Microsoft on Monday announced a new stock buyback program, saying it would repurchase up to $40 billion worth of its shares through September 2013.
The company also announced plans to sweeten its quarterly dividend to 13 cents, up from the current 11 cents per share, as well as to float up to $6 billion in corporate debt. Part of those proceeds could be used for stock repurchases.
The news boosted the software giant's share price by 3 percent in morning trading, to around $26 per share. Microsoft recently completed a previous $40 billion share buy back.
Two views on the move:
Trip Chowdhry, tech industry analyst at Global Equities Research, thinks the plan is premature. He argues passionately that no big tech supplier is immune from the big hit the tech sector is about to take, as IT spending on tech gets pulled back.
Chowdhry believes Microsoft is moving way too quickly to buy shares at prices sure to be driven much lower. He is in the camp that believes the tech sector is about to crater, as ramifications of the financial markets meltdown play out. "If it was the right move, at the right time, Microsoft would have jumped $5 -- and that ain't happening," Chowdhry says.
The brain trust at Citi Investment Research Disclosures begs to differ. In a report released this morning, Citi analysts opine that Microsoft's new buyback plan stands to boost the software giant's anemic earnings per share, or EPS, a key benchmark investors watch.
Citi says Microsoft senior execs are "bewildered" as to why the company's EPS is among the lowest of major tech suppliers. Citi expects Microsoft to accelerate stock buybacks -- now that an outright Yahoo takeover appears to be dead -- at a pace that could boost Microsoft' EPS nicely over the next two years.
By Byron AcohidoPhoto: A scene from Microsoft's new "I'm a PC" commercials.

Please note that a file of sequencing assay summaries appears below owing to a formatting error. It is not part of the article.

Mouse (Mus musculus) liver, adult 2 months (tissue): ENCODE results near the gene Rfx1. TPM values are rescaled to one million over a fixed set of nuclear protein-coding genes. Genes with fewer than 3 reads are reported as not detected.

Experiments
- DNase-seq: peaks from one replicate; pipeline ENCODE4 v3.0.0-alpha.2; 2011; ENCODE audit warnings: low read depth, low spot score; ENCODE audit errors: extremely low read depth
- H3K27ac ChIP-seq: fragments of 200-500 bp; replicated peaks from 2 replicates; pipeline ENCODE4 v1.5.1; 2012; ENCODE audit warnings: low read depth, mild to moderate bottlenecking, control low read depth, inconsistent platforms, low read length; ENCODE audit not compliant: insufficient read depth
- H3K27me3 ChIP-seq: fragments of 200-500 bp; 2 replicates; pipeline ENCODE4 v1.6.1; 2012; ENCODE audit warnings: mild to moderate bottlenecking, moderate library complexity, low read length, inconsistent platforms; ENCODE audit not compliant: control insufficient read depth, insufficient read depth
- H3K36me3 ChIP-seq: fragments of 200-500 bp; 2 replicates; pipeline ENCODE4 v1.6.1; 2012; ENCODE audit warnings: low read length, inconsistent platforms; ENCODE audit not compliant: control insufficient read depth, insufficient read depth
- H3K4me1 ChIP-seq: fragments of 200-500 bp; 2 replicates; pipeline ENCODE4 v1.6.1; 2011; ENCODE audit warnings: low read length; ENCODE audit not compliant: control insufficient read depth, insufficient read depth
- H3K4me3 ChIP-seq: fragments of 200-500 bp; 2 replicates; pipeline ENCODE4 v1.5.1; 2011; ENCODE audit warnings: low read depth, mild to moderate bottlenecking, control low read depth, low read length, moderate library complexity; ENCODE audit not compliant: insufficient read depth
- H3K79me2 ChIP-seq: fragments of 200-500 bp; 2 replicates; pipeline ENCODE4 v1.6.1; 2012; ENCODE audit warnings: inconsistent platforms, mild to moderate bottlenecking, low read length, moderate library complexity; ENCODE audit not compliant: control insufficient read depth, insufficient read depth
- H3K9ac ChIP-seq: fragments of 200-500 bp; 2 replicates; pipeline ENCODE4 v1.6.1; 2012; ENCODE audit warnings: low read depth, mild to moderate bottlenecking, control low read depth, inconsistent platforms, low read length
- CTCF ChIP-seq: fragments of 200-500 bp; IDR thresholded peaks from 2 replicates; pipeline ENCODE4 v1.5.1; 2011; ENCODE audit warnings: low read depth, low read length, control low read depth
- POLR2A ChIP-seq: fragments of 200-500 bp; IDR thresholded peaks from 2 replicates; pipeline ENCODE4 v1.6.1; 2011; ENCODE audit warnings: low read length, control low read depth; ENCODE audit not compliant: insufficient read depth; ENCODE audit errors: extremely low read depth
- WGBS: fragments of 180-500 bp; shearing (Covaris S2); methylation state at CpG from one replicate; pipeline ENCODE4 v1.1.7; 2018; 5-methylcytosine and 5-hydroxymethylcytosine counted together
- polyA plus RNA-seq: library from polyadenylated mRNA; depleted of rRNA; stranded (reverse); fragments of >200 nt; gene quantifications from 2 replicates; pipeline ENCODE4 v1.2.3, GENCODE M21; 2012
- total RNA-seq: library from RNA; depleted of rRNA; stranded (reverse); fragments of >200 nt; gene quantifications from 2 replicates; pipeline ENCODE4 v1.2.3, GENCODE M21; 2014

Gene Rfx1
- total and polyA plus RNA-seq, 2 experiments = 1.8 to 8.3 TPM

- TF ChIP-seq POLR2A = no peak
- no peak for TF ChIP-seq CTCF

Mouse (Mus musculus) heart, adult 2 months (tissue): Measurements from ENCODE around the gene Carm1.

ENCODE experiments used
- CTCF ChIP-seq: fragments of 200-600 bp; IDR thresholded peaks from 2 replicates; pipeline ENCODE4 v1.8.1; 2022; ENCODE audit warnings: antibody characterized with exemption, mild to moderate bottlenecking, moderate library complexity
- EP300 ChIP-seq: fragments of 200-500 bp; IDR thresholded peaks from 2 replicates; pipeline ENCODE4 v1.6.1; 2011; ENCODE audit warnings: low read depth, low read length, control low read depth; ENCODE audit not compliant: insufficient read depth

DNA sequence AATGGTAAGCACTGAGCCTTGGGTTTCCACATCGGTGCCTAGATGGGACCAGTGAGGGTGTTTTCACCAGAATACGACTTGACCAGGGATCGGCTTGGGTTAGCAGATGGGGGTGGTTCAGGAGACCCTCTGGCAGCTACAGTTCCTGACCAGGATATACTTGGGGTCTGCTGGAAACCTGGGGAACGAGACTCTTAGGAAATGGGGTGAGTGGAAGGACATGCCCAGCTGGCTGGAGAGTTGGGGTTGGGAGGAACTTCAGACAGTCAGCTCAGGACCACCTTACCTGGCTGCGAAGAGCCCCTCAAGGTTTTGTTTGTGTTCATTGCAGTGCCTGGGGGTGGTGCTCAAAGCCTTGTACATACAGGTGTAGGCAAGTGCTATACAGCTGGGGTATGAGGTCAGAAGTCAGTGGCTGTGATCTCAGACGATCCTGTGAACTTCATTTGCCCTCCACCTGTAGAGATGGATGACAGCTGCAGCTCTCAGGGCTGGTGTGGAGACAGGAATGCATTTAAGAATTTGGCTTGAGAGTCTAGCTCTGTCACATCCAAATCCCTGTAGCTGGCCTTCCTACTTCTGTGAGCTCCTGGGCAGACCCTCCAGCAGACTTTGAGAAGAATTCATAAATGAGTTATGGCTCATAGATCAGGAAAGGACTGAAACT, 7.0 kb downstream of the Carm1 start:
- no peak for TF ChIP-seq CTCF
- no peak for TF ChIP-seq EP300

The U.S. and China are epicenters for attempted PC break-ins -- and by a wide margin.
Hackers so far have launched 20.6 million attacks from computers within the USA this year, based on research by computer-security vendor SecureWorks. China is second, with 7.7 million tries. Often, the intrusions originate from the compromised PCs of consumers.
Brazil was a distant third in attempted attacks, with 166,987. The rest of the top 10: South Korea (162,289), Poland (153,205), Japan (142,346), Russia (130,572), Taiwan (124,997), Germany (110,493) and Canada (107,483).
The statistics “clearly show the United States and China have a lot of vulnerable computers that have been compromised and are being used as bots to launch cyberattacks,” says Hunter King, a security researcher for SecureWorks. “This should be a warning to organizations and personal computer users that, not only are they putting their computers and networks at risk by not securing them, but they are actually providing these cybercriminals with a platform from which to compromise other computers.”
Secure Computing advises consumers can greatly improve their PCs by keeping their web browser and operating system up to date, using the latest versions of antivirus and antispyware software, following safe computer practices such as being wary of the websites they visit, and not clicking on attachments and links within suspicious e-mail messages.
By Jon SwartzPhoto: The American flag in China during the Beijing Paralympic Games last week. (Elizabeth Dalziel, AP)